But as I pointed out, this rejection of the “gaudy and inane phraseology” is anti-kitsch rhetoric. Further, Wordsworth was definitely not lower class, though he both used the ballad form (a fake lower class form) for an elite audience.
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But I wanted to point out another element of Orr’s essay and that’s his use of a soldier-poet as an example for how poetry should be “emotion recollected in tranquility” (rather than say poems written in the state of disaster). Orr writes that he had read a manuscript by an un-named contemporary US poet about his time as a soldier in Vietnam, and how the two poems he wrote while in Vietnam stuck out from the manuscript, not only as bad poems but as unreal poems (I can’t quite remember the exact word Orr uses). The poet-soldier needed distance to achieve a tranquility in order to really process the poetry.

Orr also gives a moving account of accidentally killing his own brother and how it took him years to process this violence.
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As I’ve written before, violence is everwhere. And poetry is not difference. The artistic experience is often a violent one. But contemporary American poetry critics still seems obsessed with distancing poetry from the violence of art and the violence of the world at large. It’s the dangers/fears of “aestheticizing violence” (which according to Benjamin is what the Nazis did, more about the Nazi-art connection some other time). And yet, violence is constantly brought in as a way of understanding poetry. Orr has to bring the war into his essay in order to remove poetry from it.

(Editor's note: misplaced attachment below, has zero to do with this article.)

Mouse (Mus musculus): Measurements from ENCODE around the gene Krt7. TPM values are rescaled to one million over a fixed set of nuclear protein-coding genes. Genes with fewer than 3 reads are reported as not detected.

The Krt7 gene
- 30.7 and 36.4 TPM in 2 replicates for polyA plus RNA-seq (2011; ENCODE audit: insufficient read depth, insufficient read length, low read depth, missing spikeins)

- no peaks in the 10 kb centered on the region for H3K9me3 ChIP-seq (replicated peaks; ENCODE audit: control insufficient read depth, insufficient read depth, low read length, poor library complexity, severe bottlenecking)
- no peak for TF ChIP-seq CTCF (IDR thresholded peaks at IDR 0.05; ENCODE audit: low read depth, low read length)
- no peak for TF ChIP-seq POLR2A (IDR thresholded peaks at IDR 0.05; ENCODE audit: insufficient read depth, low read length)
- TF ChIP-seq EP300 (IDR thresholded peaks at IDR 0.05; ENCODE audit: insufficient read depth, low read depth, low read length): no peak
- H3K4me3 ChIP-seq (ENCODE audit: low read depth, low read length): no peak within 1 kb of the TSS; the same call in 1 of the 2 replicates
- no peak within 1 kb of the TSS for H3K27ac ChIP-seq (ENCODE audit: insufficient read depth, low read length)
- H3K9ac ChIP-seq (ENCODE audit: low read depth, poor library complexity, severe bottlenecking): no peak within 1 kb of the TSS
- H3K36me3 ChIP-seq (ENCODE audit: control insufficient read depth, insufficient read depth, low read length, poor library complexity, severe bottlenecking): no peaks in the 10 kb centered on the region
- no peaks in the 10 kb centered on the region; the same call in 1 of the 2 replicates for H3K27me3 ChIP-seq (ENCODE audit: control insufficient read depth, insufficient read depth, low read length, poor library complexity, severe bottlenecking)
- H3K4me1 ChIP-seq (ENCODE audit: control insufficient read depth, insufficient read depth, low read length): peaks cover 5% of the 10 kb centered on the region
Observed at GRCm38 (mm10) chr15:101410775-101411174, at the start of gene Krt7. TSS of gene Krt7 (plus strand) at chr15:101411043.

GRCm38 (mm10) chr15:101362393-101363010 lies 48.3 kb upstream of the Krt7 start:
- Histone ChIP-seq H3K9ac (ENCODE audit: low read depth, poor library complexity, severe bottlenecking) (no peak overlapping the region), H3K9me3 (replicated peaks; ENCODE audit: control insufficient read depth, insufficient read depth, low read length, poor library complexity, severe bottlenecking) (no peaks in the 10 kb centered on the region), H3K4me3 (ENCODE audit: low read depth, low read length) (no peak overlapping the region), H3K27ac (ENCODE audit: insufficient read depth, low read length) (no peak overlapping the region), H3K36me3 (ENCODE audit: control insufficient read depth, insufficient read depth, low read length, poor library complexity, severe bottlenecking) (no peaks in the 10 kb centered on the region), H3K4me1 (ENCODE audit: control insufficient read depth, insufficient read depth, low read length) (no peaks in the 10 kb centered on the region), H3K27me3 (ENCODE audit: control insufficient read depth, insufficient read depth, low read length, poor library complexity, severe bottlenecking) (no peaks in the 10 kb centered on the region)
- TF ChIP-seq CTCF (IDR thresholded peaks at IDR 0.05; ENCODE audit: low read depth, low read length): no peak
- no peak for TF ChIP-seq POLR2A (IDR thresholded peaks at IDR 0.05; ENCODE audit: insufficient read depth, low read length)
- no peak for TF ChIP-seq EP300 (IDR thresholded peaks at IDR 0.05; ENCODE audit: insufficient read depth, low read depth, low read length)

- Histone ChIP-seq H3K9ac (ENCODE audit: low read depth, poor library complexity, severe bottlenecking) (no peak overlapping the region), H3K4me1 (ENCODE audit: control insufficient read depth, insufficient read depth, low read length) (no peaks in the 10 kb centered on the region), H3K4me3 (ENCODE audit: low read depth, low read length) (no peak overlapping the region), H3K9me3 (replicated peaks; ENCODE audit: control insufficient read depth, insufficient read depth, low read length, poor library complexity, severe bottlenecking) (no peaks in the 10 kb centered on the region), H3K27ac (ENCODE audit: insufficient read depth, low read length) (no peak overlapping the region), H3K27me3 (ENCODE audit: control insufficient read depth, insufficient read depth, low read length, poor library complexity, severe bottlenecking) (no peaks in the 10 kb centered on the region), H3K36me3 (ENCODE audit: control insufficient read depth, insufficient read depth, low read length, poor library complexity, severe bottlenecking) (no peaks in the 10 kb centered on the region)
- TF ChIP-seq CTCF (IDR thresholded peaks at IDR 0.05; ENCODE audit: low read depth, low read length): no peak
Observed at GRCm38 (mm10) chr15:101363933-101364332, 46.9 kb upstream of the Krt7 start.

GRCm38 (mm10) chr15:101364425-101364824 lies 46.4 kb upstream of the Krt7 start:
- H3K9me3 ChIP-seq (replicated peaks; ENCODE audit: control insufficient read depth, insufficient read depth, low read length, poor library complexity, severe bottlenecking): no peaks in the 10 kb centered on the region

The thing that interests me about bringing it in is the way he joins the “gaudy and inane phraseology” of flowery language – of poetic language, of kitsch – to violence. Kitsch is violence. The poetic is inhuman.

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In Orr’s article, it’s a way to show the importance of achieving distance. I sometimes think about a post I remember reading on John Gallaher’s blog a long time ago, in which he referenced an essay by Hank Lazer about a panel on poetry in the mid 80s. The crux of the discussion between different poets (some language poets and some not) was the prevalence of feeling:

Continue reading “Flowers of Violence: Atrocity Kitsch and American Poetry” »